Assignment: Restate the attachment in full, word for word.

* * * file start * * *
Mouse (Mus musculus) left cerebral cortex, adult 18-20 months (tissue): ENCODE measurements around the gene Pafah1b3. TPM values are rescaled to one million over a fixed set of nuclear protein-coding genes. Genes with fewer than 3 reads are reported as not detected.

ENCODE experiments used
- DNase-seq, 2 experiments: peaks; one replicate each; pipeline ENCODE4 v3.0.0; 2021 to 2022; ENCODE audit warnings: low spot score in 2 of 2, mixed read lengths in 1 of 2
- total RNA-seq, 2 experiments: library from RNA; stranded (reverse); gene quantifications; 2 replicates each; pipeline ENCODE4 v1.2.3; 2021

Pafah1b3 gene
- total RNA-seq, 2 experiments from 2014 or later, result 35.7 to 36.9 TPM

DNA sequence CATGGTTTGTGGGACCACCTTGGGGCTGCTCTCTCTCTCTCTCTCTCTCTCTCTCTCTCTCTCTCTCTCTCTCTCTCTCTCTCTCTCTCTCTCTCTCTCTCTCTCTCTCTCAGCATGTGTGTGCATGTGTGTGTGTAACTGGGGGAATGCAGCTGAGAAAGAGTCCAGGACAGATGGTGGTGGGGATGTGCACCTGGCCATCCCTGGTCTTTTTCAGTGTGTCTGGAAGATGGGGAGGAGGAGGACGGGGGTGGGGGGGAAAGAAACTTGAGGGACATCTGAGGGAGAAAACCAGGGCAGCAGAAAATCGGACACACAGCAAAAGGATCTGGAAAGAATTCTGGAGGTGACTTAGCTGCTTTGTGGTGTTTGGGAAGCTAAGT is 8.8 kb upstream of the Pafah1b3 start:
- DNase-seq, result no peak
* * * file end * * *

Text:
Mouse (Mus musculus) left cerebral cortex, adult 18-20 months (tissue): ENCODE measurements around the gene Pafah1b3. TPM values are rescaled to one million over a fixed set of nuclear protein-coding genes. Genes with fewer than 3 reads are reported as not detected.

ENCODE experiments used
- DNase-seq, 2 experiments: peaks; one replicate each; pipeline ENCODE4 v3.0.0; 2021 to 2022; ENCODE audit warnings: low spot score in 2 of 2, mixed read lengths in 1 of 2
- total RNA-seq, 2 experiments: library from RNA; stranded (reverse); gene quantifications; 2 replicates each; pipeline ENCODE4 v1.2.3; 2021

Pafah1b3 gene
- total RNA-seq, 2 experiments from 2014 or later, result 35.7 to 36.9 TPM

DNA sequence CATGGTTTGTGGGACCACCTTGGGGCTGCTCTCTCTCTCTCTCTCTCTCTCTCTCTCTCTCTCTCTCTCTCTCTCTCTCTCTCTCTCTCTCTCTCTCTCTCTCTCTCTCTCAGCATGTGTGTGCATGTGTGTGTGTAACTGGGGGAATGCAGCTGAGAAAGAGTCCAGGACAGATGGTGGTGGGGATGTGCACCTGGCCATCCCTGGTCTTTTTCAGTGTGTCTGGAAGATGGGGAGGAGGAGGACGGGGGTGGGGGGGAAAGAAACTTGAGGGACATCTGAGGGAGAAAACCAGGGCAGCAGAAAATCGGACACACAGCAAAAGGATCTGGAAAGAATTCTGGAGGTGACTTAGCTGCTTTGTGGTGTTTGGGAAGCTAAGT is 8.8 kb upstream of the Pafah1b3 start:
- DNase-seq, result no peak